Intraoperative MRI (iMRI) offers the possibility of acquiring intraoperatively real-time images that will guide neurosurgeons when removing brain tumors. The objective of this study was to report the existence of FLAIR abnormalities on iMRI that may occur on the margin of a brain resection and may lead to misdiagnosis of residual tumor.
We retrospectively analyzed intraoperative MRI (iMRI) in 21 consecutive patients who underwent surgery for a low-grade glioma. Two readers independently reviewed iMRI images to search for the presence of a FLAIR hyperintensity surrounding the surgical cavity. For each patient, they were instructed to characterize FLAIR abnormalities on the margins of the resected area as (1) no FLAIR abnormality; (2) “linear FLAIR hyperintensity (LFH)”, when a<5mm linear FLAIR hyperintensity was present; or (3) “nodular FLAIR hyperintensity (NFH)”, in the case of a thick and nodular FLAIR hyperintensity.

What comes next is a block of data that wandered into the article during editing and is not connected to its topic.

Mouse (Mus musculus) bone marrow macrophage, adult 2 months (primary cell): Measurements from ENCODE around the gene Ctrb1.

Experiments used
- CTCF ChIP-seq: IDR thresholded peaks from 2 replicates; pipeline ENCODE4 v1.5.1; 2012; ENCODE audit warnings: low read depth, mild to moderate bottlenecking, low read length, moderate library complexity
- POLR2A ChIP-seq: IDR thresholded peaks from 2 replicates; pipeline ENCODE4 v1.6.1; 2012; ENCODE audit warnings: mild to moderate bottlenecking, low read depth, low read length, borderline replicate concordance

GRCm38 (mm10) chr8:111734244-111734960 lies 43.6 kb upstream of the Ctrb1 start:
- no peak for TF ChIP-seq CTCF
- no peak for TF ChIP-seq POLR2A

LFH were present on at least one surgical margin of one third of the patients analyzed with iMRI, and vanished on follow-up MRI, confirming its transient condition; whereas NFH were linked to persistence of pre-surgical abnormalities, such as residual tumor as confirmed or by histopathological analysis of a second surgery or by its remnant on follow-up MRI.
Linear FLAIR hyperintensities can be present on surgical margins analyzed by iMRI and should not be mistaken for residual tumor.El texto completo de este artículo está disponible en PDF.
Keywords : Intraoperative Magnetic Resonance Imaging, Brain tumor, Low grade glioma, FLAIR imaging
Abbreviations : iMRI, LG, IQR, LFH, NFH